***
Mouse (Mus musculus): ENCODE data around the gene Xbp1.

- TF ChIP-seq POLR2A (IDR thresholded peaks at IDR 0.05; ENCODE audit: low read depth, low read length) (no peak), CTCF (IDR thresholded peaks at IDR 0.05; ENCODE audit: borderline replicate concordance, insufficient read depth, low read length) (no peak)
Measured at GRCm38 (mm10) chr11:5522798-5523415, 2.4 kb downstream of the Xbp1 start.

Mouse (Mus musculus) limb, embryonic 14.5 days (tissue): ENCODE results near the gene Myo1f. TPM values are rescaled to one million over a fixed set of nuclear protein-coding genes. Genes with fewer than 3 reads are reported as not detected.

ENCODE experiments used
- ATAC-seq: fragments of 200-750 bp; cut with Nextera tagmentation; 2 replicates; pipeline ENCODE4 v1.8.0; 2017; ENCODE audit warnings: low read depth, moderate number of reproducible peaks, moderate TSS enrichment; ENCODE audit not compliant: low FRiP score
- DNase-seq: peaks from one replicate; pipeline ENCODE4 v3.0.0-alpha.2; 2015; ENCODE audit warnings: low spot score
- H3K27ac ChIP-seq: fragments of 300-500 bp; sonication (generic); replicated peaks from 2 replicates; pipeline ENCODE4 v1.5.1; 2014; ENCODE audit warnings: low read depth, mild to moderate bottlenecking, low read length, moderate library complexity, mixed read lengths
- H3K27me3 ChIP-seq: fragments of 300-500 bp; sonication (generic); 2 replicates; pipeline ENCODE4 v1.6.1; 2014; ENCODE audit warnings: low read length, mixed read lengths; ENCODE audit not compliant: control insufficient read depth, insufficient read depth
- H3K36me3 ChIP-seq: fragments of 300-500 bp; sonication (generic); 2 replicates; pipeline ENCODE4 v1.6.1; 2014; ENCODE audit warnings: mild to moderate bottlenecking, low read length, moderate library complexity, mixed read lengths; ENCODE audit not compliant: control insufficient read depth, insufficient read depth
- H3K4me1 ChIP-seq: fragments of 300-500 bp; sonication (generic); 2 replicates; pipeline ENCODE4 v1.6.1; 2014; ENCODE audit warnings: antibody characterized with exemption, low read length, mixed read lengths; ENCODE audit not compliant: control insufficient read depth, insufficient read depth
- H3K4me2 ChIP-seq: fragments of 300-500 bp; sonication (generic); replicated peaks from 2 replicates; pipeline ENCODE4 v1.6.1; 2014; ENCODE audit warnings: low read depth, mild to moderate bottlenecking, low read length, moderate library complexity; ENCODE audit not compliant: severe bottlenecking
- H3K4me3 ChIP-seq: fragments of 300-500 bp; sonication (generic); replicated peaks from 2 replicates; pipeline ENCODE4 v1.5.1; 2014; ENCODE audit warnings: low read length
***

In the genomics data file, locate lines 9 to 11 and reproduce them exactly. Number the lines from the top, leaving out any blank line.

- H3K27me3 ChIP-seq: fragments of 300-500 bp; sonication (generic); 2 replicates; pipeline ENCODE4 v1.6.1; 2014; ENCODE audit warnings: low read length, mixed read lengths; ENCODE audit not compliant: control insufficient read depth, insufficient read depth
- H3K36me3 ChIP-seq: fragments of 300-500 bp; sonication (generic); 2 replicates; pipeline ENCODE4 v1.6.1; 2014; ENCODE audit warnings: mild to moderate bottlenecking, low read length, moderate library complexity, mixed read lengths; ENCODE audit not compliant: control insufficient read depth, insufficient read depth
- H3K4me1 ChIP-seq: fragments of 300-500 bp; sonication (generic); 2 replicates; pipeline ENCODE4 v1.6.1; 2014; ENCODE audit warnings: antibody characterized with exemption, low read length, mixed read lengths; ENCODE audit not compliant: control insufficient read depth, insufficient read depth